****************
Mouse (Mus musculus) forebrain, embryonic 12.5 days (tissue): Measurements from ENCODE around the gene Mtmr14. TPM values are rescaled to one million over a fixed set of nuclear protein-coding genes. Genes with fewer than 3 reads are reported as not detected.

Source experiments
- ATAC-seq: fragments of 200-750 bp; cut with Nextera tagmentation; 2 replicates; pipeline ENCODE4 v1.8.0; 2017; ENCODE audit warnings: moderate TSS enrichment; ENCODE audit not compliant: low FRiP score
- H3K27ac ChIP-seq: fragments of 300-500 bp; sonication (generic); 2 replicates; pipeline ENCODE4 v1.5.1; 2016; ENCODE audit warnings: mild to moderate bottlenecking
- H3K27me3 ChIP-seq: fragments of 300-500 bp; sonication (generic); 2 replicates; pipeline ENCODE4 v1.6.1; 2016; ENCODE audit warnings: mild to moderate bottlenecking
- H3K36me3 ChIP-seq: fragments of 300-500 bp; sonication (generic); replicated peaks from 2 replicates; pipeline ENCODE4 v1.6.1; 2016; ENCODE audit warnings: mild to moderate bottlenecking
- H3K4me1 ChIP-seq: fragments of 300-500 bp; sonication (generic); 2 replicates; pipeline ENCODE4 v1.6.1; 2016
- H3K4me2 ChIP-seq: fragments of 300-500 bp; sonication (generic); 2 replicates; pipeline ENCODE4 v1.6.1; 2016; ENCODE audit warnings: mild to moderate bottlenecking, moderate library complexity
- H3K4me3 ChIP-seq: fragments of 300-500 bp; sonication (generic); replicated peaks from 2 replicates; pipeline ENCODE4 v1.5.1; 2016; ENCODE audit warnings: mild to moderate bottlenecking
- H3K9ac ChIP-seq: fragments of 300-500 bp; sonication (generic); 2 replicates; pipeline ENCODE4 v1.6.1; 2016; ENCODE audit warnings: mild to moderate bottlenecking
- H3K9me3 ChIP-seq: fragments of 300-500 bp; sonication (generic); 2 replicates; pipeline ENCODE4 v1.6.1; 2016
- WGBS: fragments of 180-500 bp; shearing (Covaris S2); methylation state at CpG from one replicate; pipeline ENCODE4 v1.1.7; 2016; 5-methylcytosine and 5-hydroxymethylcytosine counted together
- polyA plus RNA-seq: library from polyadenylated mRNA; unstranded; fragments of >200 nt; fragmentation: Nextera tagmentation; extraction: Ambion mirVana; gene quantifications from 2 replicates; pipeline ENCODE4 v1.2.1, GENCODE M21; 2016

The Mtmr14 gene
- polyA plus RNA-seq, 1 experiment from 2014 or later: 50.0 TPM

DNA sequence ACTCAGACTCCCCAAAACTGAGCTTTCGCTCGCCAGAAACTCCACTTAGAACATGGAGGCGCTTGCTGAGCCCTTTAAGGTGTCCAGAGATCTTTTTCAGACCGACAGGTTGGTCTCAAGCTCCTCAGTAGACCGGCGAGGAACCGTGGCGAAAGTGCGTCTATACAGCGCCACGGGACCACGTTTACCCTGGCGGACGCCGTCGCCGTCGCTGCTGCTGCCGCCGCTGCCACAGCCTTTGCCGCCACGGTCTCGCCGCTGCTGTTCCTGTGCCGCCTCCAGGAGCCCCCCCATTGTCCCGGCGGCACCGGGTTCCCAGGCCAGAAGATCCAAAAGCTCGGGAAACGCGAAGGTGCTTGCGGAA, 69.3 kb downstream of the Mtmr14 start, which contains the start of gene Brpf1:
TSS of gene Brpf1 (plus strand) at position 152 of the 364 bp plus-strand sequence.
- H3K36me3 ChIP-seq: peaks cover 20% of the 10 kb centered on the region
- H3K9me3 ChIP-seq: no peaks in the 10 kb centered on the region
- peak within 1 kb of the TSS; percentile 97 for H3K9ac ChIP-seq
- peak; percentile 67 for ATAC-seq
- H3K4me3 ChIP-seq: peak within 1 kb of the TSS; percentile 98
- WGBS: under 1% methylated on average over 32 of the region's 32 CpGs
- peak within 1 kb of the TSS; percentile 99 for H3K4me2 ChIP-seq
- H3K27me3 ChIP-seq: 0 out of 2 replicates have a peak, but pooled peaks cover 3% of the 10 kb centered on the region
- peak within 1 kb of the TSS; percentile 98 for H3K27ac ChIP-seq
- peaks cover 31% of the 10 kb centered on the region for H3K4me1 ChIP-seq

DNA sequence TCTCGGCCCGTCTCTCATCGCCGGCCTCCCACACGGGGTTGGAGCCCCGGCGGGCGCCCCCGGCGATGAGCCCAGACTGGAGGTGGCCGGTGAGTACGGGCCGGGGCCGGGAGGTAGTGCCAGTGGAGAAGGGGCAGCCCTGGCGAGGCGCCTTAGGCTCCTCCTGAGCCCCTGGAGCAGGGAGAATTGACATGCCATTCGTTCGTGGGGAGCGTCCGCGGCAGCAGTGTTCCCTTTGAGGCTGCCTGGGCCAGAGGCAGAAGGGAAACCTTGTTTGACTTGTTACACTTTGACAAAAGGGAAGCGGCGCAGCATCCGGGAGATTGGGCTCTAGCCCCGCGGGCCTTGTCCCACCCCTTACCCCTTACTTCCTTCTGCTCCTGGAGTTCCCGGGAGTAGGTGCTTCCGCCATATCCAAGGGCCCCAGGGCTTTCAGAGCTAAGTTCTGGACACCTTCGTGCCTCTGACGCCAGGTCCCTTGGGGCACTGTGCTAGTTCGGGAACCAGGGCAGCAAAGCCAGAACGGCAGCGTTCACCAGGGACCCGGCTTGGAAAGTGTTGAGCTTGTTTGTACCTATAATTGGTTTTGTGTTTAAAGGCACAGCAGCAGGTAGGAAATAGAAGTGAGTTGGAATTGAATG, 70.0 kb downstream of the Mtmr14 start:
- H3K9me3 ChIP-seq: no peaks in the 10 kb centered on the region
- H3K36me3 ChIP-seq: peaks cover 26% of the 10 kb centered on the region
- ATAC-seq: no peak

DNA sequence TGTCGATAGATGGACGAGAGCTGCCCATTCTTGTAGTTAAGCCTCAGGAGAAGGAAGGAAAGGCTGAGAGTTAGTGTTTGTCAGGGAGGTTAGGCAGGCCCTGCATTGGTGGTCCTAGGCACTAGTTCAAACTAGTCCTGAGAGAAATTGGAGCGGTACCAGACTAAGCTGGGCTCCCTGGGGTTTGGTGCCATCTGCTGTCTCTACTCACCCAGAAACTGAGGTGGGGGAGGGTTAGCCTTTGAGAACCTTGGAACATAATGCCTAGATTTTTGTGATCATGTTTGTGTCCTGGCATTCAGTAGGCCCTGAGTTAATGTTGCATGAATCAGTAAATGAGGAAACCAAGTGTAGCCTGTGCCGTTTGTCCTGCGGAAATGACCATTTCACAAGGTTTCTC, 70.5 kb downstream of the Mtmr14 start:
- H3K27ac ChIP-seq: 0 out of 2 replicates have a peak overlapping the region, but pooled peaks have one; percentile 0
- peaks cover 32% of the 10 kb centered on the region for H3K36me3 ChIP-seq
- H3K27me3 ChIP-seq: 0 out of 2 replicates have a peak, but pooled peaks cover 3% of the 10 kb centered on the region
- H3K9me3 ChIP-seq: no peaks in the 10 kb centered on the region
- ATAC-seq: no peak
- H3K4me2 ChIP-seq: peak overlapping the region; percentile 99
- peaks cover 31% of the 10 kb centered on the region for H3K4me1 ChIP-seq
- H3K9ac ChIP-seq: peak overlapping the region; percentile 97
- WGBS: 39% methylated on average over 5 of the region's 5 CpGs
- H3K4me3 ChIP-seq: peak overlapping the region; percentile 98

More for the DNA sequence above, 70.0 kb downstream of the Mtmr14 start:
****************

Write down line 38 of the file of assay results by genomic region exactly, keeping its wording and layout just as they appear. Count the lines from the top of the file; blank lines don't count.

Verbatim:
- H3K4me2 ChIP-seq: peak overlapping the region; percentile 99